OP-ED: Are we in this together?
“We’re all in this together” is the catchphrase of solidarity. It is a simple, but profound thought that when a crisis has affected all of us to one degree or another, this shared experience unites us.
In this pandemic, all of us have been touched, in one way or another. Many of us have lost loved ones and employment. Many are fearful to lose businesses, and many want to go back to work but have no child care or live with at-risk family. Many are working remotely with kids learning remotely. Many are alone, battling depression and addiction, or shuttered with abusers. Many are missing proms and graduations, weddings and funerals. Many of us just need a haircut.
The impact of this crisis is different for each of us and not equal among groups of people for many reasons left for another column. Yet, I believe we can see ourselves in, or know someone experiencing, these circumstances and more. If we are all in this together, battling a virus that doesn’t discriminate, we must be thoughtful in how our decision-making impacts all of our neighbors.
It’s ignorant, unrealistic and elitist to spew the talking point that folks at risk should just stay home, so the rest of us can get on with things the way we want. I can only imagine the frustration the disabled community experiences in fighting to ensure the well-being and safety of all to participate in society. Isn’t that what government is entrusted to do, to promote the welfare of the entire population?
Personally, I’m not in favor of the “let the elderly die to save the economy” plan that many on the far right are pitching as a patriotic choice. Not just the elderly are vulnerable to serious or fatal cases of the infection, but also anyone who is obese, diabetic, has high blood pressure, undergone cancer treatment, suffers from asthma, or smokes. Does that sound like anyone you know?
The cure wouldn’t be worse than the problem if our representatives were trying in earnest to innovate better solutions. Sadly, our local elected state legislators, even our district attorney and sheriff in York County, are making this pandemic both political and partisan.
Particularly disappointing is the behavior of freshman state Rep. Mike Jones, R-York Township. Denouncing experts like Dr. Anthony Fauci and Dr. Rachel Levine, he posted May 6 on his legislative Facebook page: “The experts aren’t experts. They’ve been wrong on virtually everything. They are power hungry and unfit to serve. It’s time to take back our state.”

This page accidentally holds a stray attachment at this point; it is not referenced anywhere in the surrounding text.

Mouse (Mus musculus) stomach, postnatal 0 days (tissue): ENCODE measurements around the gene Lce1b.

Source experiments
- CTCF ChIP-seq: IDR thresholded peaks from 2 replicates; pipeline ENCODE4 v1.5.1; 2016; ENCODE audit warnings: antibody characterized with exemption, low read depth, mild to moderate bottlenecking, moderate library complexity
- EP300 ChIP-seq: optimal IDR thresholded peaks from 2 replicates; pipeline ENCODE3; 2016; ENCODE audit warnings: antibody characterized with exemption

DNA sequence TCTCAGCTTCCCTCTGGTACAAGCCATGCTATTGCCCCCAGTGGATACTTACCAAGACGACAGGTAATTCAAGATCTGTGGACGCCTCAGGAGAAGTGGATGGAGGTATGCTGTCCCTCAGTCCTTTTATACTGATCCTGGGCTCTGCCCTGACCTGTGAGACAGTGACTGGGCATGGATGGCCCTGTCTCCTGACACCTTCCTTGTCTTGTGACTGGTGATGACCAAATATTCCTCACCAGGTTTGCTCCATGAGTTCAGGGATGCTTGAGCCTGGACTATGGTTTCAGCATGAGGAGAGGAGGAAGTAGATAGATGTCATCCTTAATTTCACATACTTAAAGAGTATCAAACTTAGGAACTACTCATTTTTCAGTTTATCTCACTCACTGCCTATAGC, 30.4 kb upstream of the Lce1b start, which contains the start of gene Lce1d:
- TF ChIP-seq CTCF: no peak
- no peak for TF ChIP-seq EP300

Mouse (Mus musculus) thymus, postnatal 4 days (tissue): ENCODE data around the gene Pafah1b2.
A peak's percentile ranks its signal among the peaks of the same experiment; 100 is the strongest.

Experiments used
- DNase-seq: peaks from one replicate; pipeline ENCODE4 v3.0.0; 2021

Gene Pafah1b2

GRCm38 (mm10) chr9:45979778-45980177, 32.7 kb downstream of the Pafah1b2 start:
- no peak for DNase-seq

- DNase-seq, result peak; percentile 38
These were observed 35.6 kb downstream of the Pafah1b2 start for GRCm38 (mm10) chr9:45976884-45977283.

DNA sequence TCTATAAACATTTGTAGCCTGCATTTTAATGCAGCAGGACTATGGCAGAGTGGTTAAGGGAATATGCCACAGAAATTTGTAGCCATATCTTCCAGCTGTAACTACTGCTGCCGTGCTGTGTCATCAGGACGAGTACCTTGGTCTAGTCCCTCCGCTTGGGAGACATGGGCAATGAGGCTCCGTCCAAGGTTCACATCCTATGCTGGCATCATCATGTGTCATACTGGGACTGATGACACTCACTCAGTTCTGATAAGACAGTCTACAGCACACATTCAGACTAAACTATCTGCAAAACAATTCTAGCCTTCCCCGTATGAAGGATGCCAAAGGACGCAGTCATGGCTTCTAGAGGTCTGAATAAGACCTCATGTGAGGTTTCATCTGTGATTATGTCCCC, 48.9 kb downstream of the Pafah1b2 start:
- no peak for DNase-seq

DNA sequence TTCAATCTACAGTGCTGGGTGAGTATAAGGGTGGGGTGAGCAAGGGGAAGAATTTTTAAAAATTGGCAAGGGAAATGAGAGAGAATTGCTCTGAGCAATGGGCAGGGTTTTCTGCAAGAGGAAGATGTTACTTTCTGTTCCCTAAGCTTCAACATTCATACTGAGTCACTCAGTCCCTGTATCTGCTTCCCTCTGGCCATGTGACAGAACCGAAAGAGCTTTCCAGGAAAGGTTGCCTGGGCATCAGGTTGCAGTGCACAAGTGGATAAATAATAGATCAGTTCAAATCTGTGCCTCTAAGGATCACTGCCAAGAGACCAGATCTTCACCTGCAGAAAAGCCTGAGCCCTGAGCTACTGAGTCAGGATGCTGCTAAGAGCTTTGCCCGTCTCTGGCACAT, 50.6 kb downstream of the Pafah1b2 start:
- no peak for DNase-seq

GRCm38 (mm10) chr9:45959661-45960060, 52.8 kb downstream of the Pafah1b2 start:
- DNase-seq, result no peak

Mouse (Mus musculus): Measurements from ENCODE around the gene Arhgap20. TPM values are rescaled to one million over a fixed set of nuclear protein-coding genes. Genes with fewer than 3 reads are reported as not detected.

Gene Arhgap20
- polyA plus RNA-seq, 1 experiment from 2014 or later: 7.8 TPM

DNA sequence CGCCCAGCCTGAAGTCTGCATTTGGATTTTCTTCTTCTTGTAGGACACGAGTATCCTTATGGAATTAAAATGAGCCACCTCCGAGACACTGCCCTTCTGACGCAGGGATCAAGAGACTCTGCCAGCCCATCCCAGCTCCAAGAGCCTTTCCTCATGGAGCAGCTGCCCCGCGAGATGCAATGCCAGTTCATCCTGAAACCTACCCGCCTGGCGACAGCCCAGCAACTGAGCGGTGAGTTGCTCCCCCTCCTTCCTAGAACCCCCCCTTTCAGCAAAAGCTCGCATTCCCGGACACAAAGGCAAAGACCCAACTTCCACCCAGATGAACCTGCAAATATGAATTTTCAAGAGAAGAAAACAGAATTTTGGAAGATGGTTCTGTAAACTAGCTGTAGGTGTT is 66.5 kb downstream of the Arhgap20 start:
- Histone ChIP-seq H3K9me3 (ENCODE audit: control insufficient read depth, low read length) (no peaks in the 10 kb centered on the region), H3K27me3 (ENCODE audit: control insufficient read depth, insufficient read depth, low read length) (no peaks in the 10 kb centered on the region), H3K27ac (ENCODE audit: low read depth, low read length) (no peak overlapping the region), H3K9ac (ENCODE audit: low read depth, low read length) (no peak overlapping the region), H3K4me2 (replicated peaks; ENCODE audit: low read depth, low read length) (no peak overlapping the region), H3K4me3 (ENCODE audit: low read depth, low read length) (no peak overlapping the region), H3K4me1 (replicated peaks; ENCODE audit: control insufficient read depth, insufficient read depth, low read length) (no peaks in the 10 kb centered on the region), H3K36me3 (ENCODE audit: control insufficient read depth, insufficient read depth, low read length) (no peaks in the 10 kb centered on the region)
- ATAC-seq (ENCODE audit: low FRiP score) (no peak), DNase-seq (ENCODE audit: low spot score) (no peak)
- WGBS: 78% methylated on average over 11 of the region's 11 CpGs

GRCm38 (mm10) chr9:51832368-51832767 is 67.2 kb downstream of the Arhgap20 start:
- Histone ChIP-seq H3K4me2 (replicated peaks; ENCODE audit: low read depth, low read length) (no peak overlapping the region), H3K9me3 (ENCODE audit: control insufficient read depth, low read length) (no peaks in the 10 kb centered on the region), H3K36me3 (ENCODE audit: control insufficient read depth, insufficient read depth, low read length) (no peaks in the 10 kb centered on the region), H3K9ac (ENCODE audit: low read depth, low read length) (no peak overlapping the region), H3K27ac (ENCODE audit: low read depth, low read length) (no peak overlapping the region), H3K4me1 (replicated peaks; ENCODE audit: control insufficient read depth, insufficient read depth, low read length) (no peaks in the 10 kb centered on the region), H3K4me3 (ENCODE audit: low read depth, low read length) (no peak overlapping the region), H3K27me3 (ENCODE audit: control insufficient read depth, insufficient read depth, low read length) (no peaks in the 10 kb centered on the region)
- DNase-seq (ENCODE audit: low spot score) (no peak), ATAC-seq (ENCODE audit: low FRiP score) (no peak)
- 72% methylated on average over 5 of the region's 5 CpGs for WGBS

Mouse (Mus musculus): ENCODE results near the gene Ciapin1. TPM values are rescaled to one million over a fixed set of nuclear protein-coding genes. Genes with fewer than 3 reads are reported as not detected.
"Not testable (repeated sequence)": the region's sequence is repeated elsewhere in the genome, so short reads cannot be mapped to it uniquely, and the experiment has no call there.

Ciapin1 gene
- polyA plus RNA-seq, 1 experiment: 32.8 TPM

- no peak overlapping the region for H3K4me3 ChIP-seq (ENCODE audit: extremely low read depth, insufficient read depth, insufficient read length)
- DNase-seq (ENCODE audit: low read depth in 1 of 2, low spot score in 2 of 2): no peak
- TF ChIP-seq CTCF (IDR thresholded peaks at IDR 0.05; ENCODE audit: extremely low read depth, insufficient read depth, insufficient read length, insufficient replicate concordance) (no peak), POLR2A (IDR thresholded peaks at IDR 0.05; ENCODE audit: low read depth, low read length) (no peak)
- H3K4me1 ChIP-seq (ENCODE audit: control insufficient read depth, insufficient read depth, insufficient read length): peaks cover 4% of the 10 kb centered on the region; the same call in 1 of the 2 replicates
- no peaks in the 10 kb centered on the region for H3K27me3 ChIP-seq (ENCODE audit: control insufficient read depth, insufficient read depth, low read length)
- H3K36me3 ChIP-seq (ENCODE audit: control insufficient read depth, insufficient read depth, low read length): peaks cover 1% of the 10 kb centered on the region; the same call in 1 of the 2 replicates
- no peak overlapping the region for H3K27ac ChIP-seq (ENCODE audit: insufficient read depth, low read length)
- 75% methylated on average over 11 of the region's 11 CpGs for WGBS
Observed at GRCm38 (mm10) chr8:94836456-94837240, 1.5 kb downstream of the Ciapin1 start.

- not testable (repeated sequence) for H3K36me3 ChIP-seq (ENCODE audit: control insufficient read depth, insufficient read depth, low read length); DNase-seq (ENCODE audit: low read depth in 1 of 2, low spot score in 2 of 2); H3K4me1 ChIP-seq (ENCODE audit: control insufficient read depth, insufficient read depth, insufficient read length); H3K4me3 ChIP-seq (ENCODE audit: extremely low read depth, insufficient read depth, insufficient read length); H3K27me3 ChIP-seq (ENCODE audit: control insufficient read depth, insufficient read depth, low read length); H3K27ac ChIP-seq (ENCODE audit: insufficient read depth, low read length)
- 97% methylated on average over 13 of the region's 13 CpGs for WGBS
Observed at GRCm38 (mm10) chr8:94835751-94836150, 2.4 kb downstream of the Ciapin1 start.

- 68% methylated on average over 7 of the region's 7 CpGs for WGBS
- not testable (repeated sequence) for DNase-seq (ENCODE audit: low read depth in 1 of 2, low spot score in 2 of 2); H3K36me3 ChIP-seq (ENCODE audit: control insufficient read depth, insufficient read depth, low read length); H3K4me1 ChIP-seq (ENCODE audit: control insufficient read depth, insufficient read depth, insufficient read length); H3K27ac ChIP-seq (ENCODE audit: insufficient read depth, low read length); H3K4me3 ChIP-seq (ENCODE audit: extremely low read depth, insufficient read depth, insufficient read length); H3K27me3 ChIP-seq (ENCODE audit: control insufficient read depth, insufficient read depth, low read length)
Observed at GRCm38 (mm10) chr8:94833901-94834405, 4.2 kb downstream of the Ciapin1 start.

Undermining our heath officials because you don’t like what they are saying is dangerous. But then Jones chose to blatantly disregard all federal and local advice and convene a private meeting of 150 people at Wisenhaven Event Center May 9. Based on pictures posted, the majority of attendees were not wearing masks in close quarters. Why couldn’t he have held a virtual town hall, to keep everyone safe? Frankly, it should disturb us all that a public official feels the need to convene private meetings.
Jones posted on his House Facebook page that he had the backs of businesses asking for his advice. Whose backs does he have — all of his constituents or only those who think like him or belong to the same political party?
But just in case you misinterpreted his position, Jones posted May 10: “I need to clear up a misconception — it was NEVER about making businesses open. It was ALWAYS about giving them the CHOICE to open. This is an undeniable casualty of forcing them to close.”
Jones is not an expert in liability law or insurance to even nudge with his rhetoric businesses to contemplate reopening against state health orders. However, he does have an expertise that really would be helpful, if he was interested in helping his constituents. Instead of expending energy bashing the leadership of the governor, perhaps Jones could use his time and supply chain expertise as someone who formerly led St. Onge, a supply chain-engineering firm. He could help businesses that can reopen find the masks, hand sanitizer, gloves, and other items they’ll need to protect staff and customers.
Jones should also spend time analyzing his policy positions and their impact today. For example, he posts about his concern for victims of domestic violence, people with addictions, and the growing suicide rate because of the shutdown. Yet he sponsored in January 2019, along with his YoCo cohorts, HB33 that repeals a general assistance program for adults with disabilities, drug dependent individuals and persons fleeing domestic abuse.
Jones was recorded at his private meeting firing up the crowd with partisan attacks on Gov. Wolf, gleefully reporting that they had “Wolf on the ropes”. Is this a game for Jones? Wolf is not perfect, and some of the rules did not make sense. Many of us agree. But the constant rhetoric making this a Republican-Democrat issue is poisoning the health of relationships in our community — among neighbors, friends and in families. I expect better of our representatives.
Those who lack leadership skills or ideas use the rhetoric of “us against them.” It takes real leadership to communicate in a way that unites, not divides. It takes real leadership to collaborate for solutions that give all of us the opportunity to be healthy, safe and prosper in our community — to be stronger and successful together.